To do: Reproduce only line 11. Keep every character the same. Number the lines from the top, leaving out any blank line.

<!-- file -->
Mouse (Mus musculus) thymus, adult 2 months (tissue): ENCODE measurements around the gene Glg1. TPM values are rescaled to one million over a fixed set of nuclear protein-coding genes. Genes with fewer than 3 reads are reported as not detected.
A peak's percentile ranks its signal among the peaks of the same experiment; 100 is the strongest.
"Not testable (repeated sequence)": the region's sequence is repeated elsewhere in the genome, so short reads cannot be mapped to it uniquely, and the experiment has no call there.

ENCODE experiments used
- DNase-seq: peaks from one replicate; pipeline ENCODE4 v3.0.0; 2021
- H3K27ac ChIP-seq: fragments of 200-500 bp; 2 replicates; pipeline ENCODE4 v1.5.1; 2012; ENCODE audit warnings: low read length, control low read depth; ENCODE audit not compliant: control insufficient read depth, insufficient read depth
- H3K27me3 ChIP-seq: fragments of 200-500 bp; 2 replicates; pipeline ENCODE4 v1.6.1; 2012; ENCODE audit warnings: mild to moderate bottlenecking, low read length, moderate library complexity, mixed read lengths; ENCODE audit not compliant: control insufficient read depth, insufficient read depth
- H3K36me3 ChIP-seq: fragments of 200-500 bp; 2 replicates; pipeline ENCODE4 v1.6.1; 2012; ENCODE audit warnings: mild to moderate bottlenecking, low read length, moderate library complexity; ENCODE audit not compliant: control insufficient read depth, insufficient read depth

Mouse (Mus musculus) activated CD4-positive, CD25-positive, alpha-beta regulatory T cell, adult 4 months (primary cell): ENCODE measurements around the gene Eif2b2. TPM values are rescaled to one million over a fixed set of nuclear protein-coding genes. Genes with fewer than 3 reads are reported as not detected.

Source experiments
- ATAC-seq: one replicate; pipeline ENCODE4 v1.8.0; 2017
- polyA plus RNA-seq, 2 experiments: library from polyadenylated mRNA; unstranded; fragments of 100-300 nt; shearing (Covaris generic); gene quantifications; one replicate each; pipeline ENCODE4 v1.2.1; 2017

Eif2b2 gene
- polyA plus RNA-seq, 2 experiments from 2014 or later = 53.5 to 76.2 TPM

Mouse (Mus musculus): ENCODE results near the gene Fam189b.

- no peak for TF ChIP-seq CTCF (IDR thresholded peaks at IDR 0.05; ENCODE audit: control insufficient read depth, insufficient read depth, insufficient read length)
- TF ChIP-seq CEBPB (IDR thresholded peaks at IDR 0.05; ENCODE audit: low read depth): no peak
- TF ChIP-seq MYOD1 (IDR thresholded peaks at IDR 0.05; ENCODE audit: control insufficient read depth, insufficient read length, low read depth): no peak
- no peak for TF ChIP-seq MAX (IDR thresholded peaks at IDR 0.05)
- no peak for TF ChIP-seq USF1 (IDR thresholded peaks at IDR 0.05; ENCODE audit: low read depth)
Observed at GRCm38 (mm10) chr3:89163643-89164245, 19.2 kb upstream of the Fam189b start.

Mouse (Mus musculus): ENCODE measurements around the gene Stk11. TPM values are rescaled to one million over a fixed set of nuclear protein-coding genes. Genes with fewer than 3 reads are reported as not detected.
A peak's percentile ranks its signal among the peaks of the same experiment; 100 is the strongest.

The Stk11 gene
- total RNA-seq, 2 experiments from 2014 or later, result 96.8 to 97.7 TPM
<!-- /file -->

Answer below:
- ATAC-seq: one replicate; pipeline ENCODE4 v1.8.0; 2017